Just because you can test a host of marketing ideas more economically online than you can via print channels does not mean you are guaranteed success on the Web. And you certainly have to measure your efforts if you want to find out if anything you’re throwing up against the wall is sticking.
Will Hakes, senior director, analytics at Aspen Marketing Services, an integrated marketing services firm with headquarters in Chicago, advises marketers to track and analyze the following activities to get a sense of how well their programs are working:
* Clickthroughs—”I know that’s a common one,” says Hakes, “but it’s analogous to who’s opening the mail.” To make this metric more meaningful, however, don’t look just at who is clicking through but also at who isn’t; try to determine what this disinterest says about whether you’re doing a better job online with your tests. The key to making sense of your aggregate clickthroughs is to better control the offline factors that can affect online activity. “The successes we’ve seen have [been on] teams with online people leading the charge, but there are other people from advertising in the room who have nothing to do with what’s going online. That’s a good thing, because you need that communication,” Hakes explains. Such cross-functional teams are able to reduce the noise across channels so you can more easily determine if your online efforts are moving the needle—either because your tests are working or because you’re spending more on media that drive better types of prospects to your site.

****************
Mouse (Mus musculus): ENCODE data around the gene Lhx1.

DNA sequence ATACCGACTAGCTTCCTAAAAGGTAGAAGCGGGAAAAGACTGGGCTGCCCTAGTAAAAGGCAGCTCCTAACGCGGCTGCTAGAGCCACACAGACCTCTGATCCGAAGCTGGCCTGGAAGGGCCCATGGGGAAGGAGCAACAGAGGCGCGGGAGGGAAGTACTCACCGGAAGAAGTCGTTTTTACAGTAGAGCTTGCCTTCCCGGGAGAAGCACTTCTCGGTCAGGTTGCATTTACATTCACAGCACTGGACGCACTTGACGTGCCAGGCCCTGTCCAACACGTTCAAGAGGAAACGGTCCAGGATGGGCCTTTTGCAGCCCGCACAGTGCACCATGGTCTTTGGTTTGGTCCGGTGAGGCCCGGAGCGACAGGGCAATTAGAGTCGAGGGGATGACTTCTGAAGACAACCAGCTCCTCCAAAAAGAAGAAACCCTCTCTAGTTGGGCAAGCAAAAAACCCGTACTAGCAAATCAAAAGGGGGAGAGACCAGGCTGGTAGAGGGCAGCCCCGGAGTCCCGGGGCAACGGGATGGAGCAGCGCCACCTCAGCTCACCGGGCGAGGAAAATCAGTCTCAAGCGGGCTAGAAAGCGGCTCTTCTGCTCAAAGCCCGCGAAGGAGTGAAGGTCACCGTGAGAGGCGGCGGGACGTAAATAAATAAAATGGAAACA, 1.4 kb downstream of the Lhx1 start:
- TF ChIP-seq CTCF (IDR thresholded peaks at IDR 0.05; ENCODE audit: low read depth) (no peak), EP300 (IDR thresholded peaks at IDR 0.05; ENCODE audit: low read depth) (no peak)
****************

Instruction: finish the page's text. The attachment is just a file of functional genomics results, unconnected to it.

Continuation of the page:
* Conversions—Hakes points out that marketers need patience when measuring the conversion rate of targeted online offers. Not only is getting a clickthrough far easier than pulling a sale, but it can be challenging to follow online traffic across multiple visits until a purchase occurs. When it comes to conversions, he recommends looking at the quality of your conversions as they relate to your business goals. For example, maybe your clickthrough rate did not go up for a particular campaign, but your conversion rate ultimately did. Or, maybe the clickthrough and conversion rates remained constant, but the types of customers clicking through bought more valuable products or services—meaning you attracted a higher quality customer.